by Sofie Laguna
Allen & Unwin, $32.99 pb, 436 pp
Sofie Laguna does not shy away from confronting subject matter. Her first adult novel, One Foot Wrong (2009), is about a young girl forced by her troubled parents into a reclusive existence. Her second, The Eye of the Sheep (2014), which won the Miles Franklin Literary Award in 2015, tells the story of a young boy on the autism spectrum born into a family riven by poverty and violence. Her third, The Choke (2017), concerns a motherless child in danger because of her father’s criminal connections. Infinite Splendours is also about the betrayal of a child by the adults in his life, but here Laguna ventures into new territory, exploring the lasting impact of trauma on a child as he becomes a man, and whether the abused may become the abuser.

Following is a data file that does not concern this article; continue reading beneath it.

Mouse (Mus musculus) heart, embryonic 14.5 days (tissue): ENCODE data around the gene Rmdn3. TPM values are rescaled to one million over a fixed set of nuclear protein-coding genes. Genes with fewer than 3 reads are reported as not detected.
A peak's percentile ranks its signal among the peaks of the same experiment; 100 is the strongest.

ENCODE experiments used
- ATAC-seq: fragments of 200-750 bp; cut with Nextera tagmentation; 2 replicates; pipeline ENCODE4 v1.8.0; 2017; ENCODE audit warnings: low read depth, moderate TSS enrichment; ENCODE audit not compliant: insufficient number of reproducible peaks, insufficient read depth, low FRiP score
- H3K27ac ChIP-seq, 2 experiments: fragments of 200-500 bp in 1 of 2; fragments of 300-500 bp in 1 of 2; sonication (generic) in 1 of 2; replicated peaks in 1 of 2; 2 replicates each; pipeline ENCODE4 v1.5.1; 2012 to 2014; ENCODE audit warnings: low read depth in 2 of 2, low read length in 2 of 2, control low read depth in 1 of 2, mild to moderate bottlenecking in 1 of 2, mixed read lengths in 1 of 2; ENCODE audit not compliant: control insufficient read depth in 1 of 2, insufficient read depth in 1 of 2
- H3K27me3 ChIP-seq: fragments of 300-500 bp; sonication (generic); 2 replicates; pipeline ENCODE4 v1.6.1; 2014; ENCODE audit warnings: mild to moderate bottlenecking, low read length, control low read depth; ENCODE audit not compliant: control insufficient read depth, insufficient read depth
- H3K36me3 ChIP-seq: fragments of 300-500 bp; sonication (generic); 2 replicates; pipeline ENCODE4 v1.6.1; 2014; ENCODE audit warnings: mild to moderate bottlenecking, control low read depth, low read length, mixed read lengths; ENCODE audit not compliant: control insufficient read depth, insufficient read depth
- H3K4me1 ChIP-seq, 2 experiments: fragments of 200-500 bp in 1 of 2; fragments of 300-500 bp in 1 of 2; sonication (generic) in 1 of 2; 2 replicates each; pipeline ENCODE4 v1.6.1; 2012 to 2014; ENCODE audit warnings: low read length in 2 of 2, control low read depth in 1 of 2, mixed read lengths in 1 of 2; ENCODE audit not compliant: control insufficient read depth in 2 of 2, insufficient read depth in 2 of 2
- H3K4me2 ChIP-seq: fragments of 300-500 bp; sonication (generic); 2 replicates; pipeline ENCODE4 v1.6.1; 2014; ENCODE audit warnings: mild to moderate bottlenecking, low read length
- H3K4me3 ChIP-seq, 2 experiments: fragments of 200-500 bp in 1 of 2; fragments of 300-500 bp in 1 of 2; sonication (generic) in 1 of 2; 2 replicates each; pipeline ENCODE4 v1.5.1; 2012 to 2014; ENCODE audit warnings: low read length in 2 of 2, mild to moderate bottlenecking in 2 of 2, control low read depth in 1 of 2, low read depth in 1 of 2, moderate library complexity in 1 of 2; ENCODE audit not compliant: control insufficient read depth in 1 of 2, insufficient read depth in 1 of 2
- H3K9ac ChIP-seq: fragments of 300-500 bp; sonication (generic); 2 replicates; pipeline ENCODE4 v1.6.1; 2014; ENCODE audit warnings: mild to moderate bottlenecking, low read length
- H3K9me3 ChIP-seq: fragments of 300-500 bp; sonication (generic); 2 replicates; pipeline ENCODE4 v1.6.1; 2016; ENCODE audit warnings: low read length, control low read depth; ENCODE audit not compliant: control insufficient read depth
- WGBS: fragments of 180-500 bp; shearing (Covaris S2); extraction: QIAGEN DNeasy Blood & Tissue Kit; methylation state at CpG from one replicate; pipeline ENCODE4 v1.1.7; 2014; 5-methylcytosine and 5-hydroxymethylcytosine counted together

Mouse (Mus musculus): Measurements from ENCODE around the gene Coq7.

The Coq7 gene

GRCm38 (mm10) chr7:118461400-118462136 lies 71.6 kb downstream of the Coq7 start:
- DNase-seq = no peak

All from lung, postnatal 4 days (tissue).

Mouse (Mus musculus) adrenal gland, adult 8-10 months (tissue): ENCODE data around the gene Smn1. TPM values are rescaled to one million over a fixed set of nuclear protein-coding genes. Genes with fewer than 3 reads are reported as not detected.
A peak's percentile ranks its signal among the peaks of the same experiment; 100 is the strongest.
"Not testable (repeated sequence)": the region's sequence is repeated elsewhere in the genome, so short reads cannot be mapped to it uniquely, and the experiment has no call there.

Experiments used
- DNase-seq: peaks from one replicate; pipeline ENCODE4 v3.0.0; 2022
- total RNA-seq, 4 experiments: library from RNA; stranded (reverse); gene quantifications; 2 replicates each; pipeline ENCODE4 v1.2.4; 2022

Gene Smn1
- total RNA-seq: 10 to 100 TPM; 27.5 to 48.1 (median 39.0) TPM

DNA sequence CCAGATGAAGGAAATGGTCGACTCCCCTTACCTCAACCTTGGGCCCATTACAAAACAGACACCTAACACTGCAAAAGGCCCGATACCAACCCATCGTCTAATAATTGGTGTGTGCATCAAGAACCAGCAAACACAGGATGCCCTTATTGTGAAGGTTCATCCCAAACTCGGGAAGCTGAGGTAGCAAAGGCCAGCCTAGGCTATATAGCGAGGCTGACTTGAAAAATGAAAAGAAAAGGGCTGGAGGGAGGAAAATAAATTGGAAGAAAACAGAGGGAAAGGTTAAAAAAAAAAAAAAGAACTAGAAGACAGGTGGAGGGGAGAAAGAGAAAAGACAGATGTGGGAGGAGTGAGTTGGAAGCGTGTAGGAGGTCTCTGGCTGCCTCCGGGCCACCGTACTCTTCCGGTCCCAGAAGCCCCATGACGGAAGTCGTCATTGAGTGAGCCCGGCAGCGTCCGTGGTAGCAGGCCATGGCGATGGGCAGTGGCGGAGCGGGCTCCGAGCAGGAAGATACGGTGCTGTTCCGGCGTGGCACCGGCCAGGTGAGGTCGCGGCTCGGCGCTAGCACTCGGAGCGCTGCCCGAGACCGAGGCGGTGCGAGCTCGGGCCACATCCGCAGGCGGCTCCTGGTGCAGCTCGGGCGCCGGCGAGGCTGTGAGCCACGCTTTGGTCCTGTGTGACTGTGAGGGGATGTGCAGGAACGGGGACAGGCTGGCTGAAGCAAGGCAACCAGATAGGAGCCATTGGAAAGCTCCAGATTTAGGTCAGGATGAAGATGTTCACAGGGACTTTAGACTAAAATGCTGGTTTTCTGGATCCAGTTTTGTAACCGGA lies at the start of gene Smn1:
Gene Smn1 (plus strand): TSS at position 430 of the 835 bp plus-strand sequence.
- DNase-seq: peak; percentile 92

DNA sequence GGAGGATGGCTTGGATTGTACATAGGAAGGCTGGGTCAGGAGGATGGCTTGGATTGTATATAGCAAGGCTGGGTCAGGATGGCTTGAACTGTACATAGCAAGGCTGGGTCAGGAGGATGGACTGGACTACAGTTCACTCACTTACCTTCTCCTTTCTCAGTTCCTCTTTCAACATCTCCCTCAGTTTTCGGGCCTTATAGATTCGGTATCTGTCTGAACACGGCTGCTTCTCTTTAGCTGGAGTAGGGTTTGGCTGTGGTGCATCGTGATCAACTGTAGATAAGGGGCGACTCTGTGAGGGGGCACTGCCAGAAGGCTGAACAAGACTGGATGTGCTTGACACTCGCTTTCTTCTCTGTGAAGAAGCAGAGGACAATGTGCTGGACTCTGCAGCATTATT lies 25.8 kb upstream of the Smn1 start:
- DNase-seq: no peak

Infinite Splendours, set in a small town near the Southern Grampians in Victoria, concerns a ten-year-old boy called Lawrence Loman who lives with his mother, Louise, and his younger brother Paul. The boys’ father, Charlie, an air force pilot, was killed during the war, when Louise was pregnant with Paul. All that the boys know of their father is his ghostly presence in the spare room, where a photo of him sits next to his posthumous Atlantic Star Medal. ‘It was as if father was a medal,’ thinks Lawrence.